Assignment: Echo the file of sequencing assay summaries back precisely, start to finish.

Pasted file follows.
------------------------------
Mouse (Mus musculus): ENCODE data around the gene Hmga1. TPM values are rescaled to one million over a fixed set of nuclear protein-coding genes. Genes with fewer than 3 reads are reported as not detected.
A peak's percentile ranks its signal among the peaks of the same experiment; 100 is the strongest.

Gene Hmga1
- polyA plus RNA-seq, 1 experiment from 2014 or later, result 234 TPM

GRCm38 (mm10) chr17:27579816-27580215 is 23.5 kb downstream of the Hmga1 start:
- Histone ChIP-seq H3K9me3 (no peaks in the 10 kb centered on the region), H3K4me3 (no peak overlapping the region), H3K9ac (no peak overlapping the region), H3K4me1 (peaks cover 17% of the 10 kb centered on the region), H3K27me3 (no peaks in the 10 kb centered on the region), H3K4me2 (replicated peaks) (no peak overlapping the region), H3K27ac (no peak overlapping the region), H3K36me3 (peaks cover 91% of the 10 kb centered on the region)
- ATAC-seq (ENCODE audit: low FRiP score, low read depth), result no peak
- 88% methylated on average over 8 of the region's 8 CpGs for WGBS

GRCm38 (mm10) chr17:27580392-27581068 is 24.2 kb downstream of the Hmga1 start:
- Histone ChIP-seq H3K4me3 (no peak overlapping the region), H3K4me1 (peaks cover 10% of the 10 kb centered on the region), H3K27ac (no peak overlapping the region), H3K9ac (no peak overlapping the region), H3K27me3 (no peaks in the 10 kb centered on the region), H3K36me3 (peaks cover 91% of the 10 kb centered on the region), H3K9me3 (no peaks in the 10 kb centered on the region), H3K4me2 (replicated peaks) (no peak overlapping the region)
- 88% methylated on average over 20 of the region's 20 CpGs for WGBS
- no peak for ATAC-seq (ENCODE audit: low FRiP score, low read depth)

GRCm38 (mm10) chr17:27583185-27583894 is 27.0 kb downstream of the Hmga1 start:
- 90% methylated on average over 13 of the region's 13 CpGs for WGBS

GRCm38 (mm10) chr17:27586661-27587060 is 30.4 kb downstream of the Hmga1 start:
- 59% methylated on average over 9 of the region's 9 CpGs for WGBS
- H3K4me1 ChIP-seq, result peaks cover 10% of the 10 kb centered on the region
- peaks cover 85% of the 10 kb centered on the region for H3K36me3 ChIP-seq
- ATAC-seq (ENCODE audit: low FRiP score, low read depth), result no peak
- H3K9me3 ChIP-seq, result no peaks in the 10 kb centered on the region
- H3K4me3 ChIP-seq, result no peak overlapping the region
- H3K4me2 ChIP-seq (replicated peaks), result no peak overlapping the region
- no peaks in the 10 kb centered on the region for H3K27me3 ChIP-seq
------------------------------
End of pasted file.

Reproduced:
Mouse (Mus musculus): ENCODE data around the gene Hmga1. TPM values are rescaled to one million over a fixed set of nuclear protein-coding genes. Genes with fewer than 3 reads are reported as not detected.
A peak's percentile ranks its signal among the peaks of the same experiment; 100 is the strongest.

Gene Hmga1
- polyA plus RNA-seq, 1 experiment from 2014 or later, result 234 TPM

GRCm38 (mm10) chr17:27579816-27580215 is 23.5 kb downstream of the Hmga1 start:
- Histone ChIP-seq H3K9me3 (no peaks in the 10 kb centered on the region), H3K4me3 (no peak overlapping the region), H3K9ac (no peak overlapping the region), H3K4me1 (peaks cover 17% of the 10 kb centered on the region), H3K27me3 (no peaks in the 10 kb centered on the region), H3K4me2 (replicated peaks) (no peak overlapping the region), H3K27ac (no peak overlapping the region), H3K36me3 (peaks cover 91% of the 10 kb centered on the region)
- ATAC-seq (ENCODE audit: low FRiP score, low read depth), result no peak
- 88% methylated on average over 8 of the region's 8 CpGs for WGBS

GRCm38 (mm10) chr17:27580392-27581068 is 24.2 kb downstream of the Hmga1 start:
- Histone ChIP-seq H3K4me3 (no peak overlapping the region), H3K4me1 (peaks cover 10% of the 10 kb centered on the region), H3K27ac (no peak overlapping the region), H3K9ac (no peak overlapping the region), H3K27me3 (no peaks in the 10 kb centered on the region), H3K36me3 (peaks cover 91% of the 10 kb centered on the region), H3K9me3 (no peaks in the 10 kb centered on the region), H3K4me2 (replicated peaks) (no peak overlapping the region)
- 88% methylated on average over 20 of the region's 20 CpGs for WGBS
- no peak for ATAC-seq (ENCODE audit: low FRiP score, low read depth)

GRCm38 (mm10) chr17:27583185-27583894 is 27.0 kb downstream of the Hmga1 start:
- 90% methylated on average over 13 of the region's 13 CpGs for WGBS

GRCm38 (mm10) chr17:27586661-27587060 is 30.4 kb downstream of the Hmga1 start:
- 59% methylated on average over 9 of the region's 9 CpGs for WGBS
- H3K4me1 ChIP-seq, result peaks cover 10% of the 10 kb centered on the region
- peaks cover 85% of the 10 kb centered on the region for H3K36me3 ChIP-seq
- ATAC-seq (ENCODE audit: low FRiP score, low read depth), result no peak
- H3K9me3 ChIP-seq, result no peaks in the 10 kb centered on the region
- H3K4me3 ChIP-seq, result no peak overlapping the region
- H3K4me2 ChIP-seq (replicated peaks), result no peak overlapping the region
- no peaks in the 10 kb centered on the region for H3K27me3 ChIP-seq